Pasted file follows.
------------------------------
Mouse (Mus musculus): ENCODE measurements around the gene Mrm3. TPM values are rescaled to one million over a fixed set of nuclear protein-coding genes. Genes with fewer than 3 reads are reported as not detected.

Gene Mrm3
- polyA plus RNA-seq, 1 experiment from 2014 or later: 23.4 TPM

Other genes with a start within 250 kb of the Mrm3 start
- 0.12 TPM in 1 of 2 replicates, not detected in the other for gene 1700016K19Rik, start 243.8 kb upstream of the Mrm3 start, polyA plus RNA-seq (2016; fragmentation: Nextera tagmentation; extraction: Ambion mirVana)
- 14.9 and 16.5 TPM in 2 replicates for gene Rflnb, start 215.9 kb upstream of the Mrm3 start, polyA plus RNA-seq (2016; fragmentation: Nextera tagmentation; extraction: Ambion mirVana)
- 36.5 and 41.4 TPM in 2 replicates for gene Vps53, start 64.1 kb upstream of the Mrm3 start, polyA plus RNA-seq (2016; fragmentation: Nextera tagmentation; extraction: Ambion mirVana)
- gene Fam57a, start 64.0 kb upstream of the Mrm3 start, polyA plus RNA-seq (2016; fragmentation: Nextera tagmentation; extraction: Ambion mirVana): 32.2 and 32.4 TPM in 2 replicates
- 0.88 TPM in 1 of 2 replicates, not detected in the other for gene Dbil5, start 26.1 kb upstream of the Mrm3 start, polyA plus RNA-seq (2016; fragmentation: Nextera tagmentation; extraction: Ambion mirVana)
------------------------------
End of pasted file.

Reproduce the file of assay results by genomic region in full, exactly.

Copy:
Mouse (Mus musculus): ENCODE measurements around the gene Mrm3. TPM values are rescaled to one million over a fixed set of nuclear protein-coding genes. Genes with fewer than 3 reads are reported as not detected.

Gene Mrm3
- polyA plus RNA-seq, 1 experiment from 2014 or later: 23.4 TPM

Other genes with a start within 250 kb of the Mrm3 start
- 0.12 TPM in 1 of 2 replicates, not detected in the other for gene 1700016K19Rik, start 243.8 kb upstream of the Mrm3 start, polyA plus RNA-seq (2016; fragmentation: Nextera tagmentation; extraction: Ambion mirVana)
- 14.9 and 16.5 TPM in 2 replicates for gene Rflnb, start 215.9 kb upstream of the Mrm3 start, polyA plus RNA-seq (2016; fragmentation: Nextera tagmentation; extraction: Ambion mirVana)
- 36.5 and 41.4 TPM in 2 replicates for gene Vps53, start 64.1 kb upstream of the Mrm3 start, polyA plus RNA-seq (2016; fragmentation: Nextera tagmentation; extraction: Ambion mirVana)
- gene Fam57a, start 64.0 kb upstream of the Mrm3 start, polyA plus RNA-seq (2016; fragmentation: Nextera tagmentation; extraction: Ambion mirVana): 32.2 and 32.4 TPM in 2 replicates
- 0.88 TPM in 1 of 2 replicates, not detected in the other for gene Dbil5, start 26.1 kb upstream of the Mrm3 start, polyA plus RNA-seq (2016; fragmentation: Nextera tagmentation; extraction: Ambion mirVana)